Rock and Soil Mechanics ›› 2023, Vol. 44 ›› Issue (7): 2041-2049.doi: 10.16285/j.rsm.2022.00244

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Investigation of the fracture process zone and behavior of the macro-scale fatigue cracks in brittle rock specimens

ERARSLAN Nazife1, 2   

  1. 1. Civil Engineering Department, Izmir Demokrasi University, 35140, Turkey 2. School of Civil Engineering, The University of Queensland, 4072, Australia (Guest lecturer)
  • Online:2023-07-25 Published:2023-10-08
  • About author:NAZİFE Erarslan, female, born in 1977, PhD, Associate Professor, research interests: rock mechanics, fracture mechanics, and soil mechanics.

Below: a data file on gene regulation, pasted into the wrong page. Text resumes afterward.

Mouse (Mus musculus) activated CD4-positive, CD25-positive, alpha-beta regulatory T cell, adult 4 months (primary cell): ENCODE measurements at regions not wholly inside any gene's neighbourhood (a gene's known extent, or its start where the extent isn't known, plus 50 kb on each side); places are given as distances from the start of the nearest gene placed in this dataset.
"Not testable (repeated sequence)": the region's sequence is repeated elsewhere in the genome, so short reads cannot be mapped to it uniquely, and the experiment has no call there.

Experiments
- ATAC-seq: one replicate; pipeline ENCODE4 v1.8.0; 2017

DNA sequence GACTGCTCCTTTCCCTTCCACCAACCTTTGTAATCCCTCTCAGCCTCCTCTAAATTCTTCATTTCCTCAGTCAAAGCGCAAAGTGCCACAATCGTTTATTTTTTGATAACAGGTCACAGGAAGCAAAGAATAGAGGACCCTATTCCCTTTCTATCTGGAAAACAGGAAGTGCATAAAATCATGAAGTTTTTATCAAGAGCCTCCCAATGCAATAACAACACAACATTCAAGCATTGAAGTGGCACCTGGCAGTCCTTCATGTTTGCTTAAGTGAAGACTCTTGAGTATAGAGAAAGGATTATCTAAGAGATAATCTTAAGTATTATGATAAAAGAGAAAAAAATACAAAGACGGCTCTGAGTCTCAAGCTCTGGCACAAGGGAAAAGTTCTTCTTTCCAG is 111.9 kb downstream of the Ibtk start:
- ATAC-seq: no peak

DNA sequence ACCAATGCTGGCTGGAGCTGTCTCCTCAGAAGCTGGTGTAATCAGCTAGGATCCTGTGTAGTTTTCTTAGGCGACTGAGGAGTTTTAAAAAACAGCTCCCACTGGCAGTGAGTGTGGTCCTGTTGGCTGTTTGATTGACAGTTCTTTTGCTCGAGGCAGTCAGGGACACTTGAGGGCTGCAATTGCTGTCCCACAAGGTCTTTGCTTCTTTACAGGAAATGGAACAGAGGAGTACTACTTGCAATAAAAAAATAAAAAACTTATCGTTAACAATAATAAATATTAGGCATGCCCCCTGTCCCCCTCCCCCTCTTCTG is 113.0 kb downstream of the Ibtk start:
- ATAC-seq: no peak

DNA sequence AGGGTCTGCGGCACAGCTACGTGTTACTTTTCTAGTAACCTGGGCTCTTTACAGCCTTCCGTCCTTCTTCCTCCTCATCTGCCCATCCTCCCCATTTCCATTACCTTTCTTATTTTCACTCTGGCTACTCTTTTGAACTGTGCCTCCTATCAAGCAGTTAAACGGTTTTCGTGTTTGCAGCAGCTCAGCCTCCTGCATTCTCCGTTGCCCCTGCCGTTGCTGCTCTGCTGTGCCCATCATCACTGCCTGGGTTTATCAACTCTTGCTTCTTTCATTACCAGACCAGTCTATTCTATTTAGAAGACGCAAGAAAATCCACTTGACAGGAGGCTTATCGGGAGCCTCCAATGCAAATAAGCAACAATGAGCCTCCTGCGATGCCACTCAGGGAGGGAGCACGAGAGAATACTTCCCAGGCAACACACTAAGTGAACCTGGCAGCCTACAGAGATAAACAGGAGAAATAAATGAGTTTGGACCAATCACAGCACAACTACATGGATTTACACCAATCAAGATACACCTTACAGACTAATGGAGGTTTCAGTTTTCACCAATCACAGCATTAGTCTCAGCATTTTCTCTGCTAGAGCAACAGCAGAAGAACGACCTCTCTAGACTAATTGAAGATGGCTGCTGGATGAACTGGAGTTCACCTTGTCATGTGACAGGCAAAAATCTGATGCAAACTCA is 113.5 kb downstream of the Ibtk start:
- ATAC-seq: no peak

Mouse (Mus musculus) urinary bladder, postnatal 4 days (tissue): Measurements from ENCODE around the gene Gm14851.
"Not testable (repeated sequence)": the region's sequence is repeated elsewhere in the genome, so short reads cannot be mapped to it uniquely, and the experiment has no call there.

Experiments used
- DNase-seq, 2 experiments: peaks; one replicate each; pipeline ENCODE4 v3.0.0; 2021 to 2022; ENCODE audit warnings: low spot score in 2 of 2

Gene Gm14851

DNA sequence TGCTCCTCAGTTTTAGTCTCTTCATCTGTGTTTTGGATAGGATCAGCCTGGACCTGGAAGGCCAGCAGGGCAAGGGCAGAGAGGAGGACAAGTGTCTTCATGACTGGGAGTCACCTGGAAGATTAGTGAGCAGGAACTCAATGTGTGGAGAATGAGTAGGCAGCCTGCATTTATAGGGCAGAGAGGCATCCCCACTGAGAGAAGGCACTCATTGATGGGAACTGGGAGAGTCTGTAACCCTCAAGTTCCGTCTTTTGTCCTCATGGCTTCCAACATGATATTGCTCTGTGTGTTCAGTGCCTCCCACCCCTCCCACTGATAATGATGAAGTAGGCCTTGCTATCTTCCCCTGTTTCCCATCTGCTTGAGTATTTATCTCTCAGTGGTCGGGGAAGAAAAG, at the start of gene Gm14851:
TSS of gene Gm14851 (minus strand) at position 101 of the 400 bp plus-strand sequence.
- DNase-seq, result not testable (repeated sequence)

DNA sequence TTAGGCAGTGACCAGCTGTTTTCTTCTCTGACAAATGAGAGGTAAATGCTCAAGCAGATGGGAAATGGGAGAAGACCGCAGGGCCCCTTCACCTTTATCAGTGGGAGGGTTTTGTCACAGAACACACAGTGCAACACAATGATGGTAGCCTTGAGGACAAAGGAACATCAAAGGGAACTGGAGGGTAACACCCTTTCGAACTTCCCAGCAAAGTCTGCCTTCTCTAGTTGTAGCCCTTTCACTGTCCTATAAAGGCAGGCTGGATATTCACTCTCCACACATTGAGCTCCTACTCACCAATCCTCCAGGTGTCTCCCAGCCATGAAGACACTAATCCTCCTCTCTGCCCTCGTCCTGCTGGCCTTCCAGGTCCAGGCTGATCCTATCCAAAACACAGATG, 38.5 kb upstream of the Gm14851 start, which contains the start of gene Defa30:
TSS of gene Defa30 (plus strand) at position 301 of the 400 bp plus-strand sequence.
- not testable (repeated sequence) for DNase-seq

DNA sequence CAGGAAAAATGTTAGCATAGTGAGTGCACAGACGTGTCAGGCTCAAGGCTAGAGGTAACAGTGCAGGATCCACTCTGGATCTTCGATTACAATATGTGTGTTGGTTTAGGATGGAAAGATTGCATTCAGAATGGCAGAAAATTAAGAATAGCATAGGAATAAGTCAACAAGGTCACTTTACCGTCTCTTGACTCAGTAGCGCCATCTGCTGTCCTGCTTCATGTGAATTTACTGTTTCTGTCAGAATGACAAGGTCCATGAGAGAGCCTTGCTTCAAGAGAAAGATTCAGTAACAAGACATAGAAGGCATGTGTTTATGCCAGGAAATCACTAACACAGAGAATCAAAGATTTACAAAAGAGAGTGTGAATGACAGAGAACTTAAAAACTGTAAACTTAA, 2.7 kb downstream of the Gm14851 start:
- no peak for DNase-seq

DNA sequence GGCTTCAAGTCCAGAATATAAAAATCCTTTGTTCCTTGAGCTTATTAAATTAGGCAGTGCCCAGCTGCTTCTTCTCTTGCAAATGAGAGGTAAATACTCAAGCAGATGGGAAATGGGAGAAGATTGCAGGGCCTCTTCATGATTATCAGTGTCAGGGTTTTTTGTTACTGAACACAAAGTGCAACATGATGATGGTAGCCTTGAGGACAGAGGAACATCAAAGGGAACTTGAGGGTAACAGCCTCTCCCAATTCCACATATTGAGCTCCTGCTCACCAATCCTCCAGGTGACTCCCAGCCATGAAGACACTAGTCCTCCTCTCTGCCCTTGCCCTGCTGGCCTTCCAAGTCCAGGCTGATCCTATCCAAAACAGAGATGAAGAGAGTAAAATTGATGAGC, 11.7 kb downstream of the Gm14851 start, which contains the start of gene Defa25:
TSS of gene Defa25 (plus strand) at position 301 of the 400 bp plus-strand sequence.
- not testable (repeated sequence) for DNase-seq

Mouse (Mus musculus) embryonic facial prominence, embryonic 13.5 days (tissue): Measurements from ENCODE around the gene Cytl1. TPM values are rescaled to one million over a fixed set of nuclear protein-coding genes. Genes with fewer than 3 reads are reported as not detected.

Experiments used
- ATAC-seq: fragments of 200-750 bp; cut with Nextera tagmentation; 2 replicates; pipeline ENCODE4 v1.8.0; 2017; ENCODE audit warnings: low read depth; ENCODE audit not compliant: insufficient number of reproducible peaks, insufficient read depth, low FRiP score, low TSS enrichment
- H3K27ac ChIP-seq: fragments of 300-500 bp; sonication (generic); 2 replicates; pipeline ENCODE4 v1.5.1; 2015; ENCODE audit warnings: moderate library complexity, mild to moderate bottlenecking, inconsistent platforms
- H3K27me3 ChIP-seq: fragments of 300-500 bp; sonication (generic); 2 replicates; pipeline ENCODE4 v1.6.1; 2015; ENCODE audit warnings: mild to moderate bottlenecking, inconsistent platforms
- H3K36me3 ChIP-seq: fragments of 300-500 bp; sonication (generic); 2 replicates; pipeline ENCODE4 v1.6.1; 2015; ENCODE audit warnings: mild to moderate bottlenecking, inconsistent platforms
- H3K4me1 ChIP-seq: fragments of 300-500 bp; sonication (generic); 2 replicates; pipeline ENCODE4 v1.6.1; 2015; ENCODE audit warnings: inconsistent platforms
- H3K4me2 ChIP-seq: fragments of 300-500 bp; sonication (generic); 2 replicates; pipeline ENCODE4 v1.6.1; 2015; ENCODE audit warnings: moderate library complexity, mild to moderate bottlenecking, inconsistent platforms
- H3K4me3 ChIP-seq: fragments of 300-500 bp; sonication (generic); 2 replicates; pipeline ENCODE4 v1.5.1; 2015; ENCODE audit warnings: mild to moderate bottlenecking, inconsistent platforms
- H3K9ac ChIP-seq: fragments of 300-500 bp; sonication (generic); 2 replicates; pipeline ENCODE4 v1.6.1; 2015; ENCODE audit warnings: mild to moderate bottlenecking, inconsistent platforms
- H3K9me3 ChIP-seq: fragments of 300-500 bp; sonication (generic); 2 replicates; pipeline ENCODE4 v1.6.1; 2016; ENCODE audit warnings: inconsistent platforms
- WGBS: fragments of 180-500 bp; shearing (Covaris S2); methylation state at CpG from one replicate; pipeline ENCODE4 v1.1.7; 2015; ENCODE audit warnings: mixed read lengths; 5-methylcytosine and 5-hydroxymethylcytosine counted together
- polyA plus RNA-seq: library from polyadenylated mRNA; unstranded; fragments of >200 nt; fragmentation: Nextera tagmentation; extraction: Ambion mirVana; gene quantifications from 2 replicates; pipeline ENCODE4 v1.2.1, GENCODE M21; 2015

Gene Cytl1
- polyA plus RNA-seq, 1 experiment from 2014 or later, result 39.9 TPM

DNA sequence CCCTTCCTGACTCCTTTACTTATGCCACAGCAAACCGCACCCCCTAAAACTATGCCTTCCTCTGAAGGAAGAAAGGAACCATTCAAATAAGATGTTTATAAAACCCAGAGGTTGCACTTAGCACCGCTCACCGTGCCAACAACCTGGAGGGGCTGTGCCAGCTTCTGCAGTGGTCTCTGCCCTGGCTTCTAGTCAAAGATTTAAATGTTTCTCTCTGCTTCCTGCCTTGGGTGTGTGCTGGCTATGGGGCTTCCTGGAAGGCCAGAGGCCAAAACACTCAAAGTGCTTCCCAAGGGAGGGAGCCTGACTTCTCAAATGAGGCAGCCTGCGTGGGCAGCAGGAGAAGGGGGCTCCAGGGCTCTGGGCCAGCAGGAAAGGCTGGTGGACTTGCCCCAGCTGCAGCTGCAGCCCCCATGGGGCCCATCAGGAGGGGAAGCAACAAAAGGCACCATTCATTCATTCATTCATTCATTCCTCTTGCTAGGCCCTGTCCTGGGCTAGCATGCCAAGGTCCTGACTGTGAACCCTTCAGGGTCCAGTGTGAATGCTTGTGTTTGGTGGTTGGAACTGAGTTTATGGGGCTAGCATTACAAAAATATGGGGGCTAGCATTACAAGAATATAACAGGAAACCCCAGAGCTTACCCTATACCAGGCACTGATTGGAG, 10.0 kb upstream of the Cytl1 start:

The importance of this study is to explain the fatigue damage mechanism while addressing the effect of fatigue on the fracture toughness (KIC) using the brittle Brazilian specimens and to show for the first time in the literature the behavior of macroscale cracks that open and close in brittle rock without leading to eventual failure. The KIC was reduced by 35% due to the cyclic loading, and the reduction of the indirect Brazilian strength was found to be reduced by 30%. The fatigue cracks were observed to open and close elastically without failure and have been recorded by a camera for hours in brittle rock specimens with sinusoidal loading for the first time in the rock mechanics field in this study. The findings of the scanning electron microscope (SEM) and computed tomography (CT) revealed that the failure of the Brazilian disc and chevron crack notched Brazilian disc (CCNBD) specimens was caused by the formation of the fracture process zone (FPZ), which included many microcracks rather than a single macrocrack propagation during the cyclic loading tests. Moreover, SEM and CT findings indicated the FPZ took place ahead of the kerf crack tip, leading to the visible fatigue crack opening and closing elastically in brittle rock specimens without any rupture. According to the experimental and numerical analysis results, the FPZmax could be obtained with the 60º inclined notch crack. This demonstrates the maximum FPZ development possible with combined mode I-II (tensile and shear) loading.